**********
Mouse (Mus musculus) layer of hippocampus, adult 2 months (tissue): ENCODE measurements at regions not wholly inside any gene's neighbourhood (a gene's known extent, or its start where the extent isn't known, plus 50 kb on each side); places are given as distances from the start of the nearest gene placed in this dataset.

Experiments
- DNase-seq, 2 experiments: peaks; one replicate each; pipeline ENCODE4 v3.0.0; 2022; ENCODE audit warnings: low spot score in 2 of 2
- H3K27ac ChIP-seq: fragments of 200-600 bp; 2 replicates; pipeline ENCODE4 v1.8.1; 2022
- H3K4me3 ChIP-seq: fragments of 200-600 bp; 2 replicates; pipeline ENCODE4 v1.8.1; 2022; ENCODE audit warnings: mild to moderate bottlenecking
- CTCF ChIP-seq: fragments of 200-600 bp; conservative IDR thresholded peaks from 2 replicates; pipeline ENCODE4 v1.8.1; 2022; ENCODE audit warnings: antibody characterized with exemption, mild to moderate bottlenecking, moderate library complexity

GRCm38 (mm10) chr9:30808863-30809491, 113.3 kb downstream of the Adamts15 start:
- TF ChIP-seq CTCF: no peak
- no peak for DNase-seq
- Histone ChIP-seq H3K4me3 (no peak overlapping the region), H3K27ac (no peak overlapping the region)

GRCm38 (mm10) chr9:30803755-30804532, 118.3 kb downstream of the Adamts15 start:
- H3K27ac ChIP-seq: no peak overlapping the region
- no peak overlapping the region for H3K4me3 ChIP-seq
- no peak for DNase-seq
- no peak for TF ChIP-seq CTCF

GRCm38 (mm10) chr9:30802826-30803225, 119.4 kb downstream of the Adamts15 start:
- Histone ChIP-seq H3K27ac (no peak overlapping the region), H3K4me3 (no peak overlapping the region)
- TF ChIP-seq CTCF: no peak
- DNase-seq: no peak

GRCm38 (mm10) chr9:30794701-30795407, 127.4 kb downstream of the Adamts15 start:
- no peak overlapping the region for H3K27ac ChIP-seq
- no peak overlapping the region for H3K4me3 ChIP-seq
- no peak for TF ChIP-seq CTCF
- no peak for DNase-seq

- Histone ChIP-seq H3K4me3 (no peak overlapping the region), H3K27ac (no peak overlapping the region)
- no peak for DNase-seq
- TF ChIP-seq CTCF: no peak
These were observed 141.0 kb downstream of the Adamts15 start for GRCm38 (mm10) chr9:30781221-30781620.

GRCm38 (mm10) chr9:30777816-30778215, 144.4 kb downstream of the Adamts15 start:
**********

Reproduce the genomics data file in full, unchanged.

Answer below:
Mouse (Mus musculus) layer of hippocampus, adult 2 months (tissue): ENCODE measurements at regions not wholly inside any gene's neighbourhood (a gene's known extent, or its start where the extent isn't known, plus 50 kb on each side); places are given as distances from the start of the nearest gene placed in this dataset.

Experiments
- DNase-seq, 2 experiments: peaks; one replicate each; pipeline ENCODE4 v3.0.0; 2022; ENCODE audit warnings: low spot score in 2 of 2
- H3K27ac ChIP-seq: fragments of 200-600 bp; 2 replicates; pipeline ENCODE4 v1.8.1; 2022
- H3K4me3 ChIP-seq: fragments of 200-600 bp; 2 replicates; pipeline ENCODE4 v1.8.1; 2022; ENCODE audit warnings: mild to moderate bottlenecking
- CTCF ChIP-seq: fragments of 200-600 bp; conservative IDR thresholded peaks from 2 replicates; pipeline ENCODE4 v1.8.1; 2022; ENCODE audit warnings: antibody characterized with exemption, mild to moderate bottlenecking, moderate library complexity

GRCm38 (mm10) chr9:30808863-30809491, 113.3 kb downstream of the Adamts15 start:
- TF ChIP-seq CTCF: no peak
- no peak for DNase-seq
- Histone ChIP-seq H3K4me3 (no peak overlapping the region), H3K27ac (no peak overlapping the region)

GRCm38 (mm10) chr9:30803755-30804532, 118.3 kb downstream of the Adamts15 start:
- H3K27ac ChIP-seq: no peak overlapping the region
- no peak overlapping the region for H3K4me3 ChIP-seq
- no peak for DNase-seq
- no peak for TF ChIP-seq CTCF

GRCm38 (mm10) chr9:30802826-30803225, 119.4 kb downstream of the Adamts15 start:
- Histone ChIP-seq H3K27ac (no peak overlapping the region), H3K4me3 (no peak overlapping the region)
- TF ChIP-seq CTCF: no peak
- DNase-seq: no peak

GRCm38 (mm10) chr9:30794701-30795407, 127.4 kb downstream of the Adamts15 start:
- no peak overlapping the region for H3K27ac ChIP-seq
- no peak overlapping the region for H3K4me3 ChIP-seq
- no peak for TF ChIP-seq CTCF
- no peak for DNase-seq

- Histone ChIP-seq H3K4me3 (no peak overlapping the region), H3K27ac (no peak overlapping the region)
- no peak for DNase-seq
- TF ChIP-seq CTCF: no peak
These were observed 141.0 kb downstream of the Adamts15 start for GRCm38 (mm10) chr9:30781221-30781620.

GRCm38 (mm10) chr9:30777816-30778215, 144.4 kb downstream of the Adamts15 start: